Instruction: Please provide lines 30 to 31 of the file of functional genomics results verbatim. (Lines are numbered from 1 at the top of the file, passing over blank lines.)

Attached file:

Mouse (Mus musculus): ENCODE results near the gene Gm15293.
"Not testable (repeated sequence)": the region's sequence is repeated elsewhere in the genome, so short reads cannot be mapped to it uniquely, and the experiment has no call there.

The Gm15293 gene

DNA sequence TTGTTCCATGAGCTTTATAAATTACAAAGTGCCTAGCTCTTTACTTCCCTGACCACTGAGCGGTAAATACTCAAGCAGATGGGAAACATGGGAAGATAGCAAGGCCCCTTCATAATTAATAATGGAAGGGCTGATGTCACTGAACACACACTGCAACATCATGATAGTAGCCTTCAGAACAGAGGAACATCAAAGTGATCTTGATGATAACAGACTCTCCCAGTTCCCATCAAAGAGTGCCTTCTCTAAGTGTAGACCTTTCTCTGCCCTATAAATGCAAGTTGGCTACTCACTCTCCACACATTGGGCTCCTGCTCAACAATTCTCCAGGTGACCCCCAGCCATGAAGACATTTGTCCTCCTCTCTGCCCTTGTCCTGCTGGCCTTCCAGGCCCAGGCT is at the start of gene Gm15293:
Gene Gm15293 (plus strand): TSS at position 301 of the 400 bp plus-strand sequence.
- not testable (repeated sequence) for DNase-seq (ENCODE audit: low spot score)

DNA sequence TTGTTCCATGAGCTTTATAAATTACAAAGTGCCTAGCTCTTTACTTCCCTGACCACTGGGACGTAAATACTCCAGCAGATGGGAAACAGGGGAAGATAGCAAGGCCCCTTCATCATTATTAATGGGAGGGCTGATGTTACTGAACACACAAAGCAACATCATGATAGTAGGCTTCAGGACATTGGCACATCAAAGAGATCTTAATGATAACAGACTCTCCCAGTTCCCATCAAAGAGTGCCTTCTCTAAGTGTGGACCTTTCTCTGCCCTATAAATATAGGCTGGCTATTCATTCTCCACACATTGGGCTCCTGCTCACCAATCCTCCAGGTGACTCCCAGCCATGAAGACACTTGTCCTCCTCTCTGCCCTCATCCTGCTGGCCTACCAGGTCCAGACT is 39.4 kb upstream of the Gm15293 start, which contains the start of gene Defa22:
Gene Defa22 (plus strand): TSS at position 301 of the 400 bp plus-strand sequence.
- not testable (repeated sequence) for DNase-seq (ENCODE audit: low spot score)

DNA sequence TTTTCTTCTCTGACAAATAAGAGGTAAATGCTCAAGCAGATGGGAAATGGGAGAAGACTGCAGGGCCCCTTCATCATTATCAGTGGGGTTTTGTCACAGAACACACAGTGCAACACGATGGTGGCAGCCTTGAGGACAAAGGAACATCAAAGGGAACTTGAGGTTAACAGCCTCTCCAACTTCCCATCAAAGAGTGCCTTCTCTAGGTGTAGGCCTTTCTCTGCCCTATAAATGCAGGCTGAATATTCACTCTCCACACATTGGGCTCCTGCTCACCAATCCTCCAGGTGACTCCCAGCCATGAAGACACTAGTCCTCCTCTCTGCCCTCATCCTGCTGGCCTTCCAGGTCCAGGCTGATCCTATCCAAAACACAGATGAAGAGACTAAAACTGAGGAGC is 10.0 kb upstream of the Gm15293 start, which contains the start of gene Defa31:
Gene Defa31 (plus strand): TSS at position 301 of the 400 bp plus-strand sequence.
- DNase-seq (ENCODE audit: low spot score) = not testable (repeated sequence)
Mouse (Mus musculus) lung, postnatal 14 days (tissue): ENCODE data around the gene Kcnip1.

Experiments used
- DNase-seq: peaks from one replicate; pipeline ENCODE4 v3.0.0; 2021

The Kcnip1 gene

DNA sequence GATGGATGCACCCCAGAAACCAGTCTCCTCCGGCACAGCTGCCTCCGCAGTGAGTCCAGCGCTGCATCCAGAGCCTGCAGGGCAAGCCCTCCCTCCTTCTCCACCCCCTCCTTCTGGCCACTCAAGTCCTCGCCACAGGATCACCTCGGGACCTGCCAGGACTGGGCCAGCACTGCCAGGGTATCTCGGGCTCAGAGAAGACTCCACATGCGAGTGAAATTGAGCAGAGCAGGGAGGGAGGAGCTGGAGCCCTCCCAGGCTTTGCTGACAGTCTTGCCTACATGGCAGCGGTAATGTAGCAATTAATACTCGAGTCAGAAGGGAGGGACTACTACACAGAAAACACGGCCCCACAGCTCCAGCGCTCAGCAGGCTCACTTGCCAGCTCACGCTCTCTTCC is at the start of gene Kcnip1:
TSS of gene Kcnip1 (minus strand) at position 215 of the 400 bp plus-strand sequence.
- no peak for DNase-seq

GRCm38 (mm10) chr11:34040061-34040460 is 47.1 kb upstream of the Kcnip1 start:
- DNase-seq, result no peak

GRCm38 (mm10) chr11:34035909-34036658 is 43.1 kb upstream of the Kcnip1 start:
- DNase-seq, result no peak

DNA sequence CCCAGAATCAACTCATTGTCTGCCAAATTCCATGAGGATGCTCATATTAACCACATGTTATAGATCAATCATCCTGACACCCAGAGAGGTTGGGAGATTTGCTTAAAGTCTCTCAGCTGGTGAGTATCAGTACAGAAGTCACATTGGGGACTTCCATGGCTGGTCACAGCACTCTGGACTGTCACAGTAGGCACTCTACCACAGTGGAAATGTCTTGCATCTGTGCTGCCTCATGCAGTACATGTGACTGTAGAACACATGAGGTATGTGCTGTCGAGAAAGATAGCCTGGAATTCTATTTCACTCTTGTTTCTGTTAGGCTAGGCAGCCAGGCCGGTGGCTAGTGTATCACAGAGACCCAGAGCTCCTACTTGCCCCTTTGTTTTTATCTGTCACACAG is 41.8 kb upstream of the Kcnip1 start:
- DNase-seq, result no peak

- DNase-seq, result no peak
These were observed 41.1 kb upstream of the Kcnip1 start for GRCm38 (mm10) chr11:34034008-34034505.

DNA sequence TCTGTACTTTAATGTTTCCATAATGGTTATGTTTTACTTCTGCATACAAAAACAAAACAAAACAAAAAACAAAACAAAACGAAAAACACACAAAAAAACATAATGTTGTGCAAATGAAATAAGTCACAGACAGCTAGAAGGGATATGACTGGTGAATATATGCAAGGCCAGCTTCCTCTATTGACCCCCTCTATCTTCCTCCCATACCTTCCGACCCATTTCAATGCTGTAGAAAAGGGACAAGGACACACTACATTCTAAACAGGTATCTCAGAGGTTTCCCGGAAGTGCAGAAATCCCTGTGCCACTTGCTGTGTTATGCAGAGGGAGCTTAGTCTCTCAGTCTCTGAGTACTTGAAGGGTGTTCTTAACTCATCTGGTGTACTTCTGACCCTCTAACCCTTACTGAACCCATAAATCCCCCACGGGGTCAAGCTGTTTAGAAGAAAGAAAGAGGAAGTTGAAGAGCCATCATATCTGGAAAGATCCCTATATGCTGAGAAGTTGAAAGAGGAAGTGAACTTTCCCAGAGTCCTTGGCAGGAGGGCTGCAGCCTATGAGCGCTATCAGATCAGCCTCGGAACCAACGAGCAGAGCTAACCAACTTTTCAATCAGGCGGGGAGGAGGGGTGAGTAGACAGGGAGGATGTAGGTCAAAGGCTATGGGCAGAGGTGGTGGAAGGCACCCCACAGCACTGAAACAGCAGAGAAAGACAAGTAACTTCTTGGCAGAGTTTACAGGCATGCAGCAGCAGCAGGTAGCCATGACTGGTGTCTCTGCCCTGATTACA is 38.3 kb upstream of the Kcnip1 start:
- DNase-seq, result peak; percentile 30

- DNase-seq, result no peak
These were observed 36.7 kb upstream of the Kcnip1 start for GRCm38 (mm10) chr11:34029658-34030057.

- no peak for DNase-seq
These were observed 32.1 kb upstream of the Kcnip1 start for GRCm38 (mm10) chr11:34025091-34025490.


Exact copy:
- DNase-seq, result no peak
These were observed 36.7 kb upstream of the Kcnip1 start for GRCm38 (mm10) chr11:34029658-34030057.